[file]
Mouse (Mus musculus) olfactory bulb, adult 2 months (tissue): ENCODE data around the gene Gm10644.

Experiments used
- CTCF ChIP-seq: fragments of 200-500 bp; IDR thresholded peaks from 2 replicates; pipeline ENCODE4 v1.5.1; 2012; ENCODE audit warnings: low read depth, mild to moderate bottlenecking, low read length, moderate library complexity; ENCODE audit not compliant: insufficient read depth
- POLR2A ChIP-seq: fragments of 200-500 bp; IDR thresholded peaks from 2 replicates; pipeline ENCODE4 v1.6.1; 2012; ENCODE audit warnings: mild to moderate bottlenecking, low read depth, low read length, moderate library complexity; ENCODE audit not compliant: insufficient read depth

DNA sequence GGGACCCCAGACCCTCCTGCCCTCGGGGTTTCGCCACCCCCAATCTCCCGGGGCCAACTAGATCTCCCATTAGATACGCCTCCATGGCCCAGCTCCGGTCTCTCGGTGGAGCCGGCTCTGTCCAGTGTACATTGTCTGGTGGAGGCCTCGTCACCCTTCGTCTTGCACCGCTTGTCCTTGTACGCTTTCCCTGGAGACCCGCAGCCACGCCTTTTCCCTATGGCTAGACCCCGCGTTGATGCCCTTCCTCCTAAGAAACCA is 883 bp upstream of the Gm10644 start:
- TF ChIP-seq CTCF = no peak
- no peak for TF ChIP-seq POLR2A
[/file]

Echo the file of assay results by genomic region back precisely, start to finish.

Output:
Mouse (Mus musculus) olfactory bulb, adult 2 months (tissue): ENCODE data around the gene Gm10644.

Experiments used
- CTCF ChIP-seq: fragments of 200-500 bp; IDR thresholded peaks from 2 replicates; pipeline ENCODE4 v1.5.1; 2012; ENCODE audit warnings: low read depth, mild to moderate bottlenecking, low read length, moderate library complexity; ENCODE audit not compliant: insufficient read depth
- POLR2A ChIP-seq: fragments of 200-500 bp; IDR thresholded peaks from 2 replicates; pipeline ENCODE4 v1.6.1; 2012; ENCODE audit warnings: mild to moderate bottlenecking, low read depth, low read length, moderate library complexity; ENCODE audit not compliant: insufficient read depth

DNA sequence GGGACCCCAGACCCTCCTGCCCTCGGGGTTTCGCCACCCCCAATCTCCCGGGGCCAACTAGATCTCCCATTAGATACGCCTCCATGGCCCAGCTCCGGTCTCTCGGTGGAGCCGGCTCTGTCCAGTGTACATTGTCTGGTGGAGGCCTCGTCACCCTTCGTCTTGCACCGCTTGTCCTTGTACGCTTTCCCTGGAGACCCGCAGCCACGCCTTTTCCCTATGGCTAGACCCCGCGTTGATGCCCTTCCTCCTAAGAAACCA is 883 bp upstream of the Gm10644 start:
- TF ChIP-seq CTCF = no peak
- no peak for TF ChIP-seq POLR2A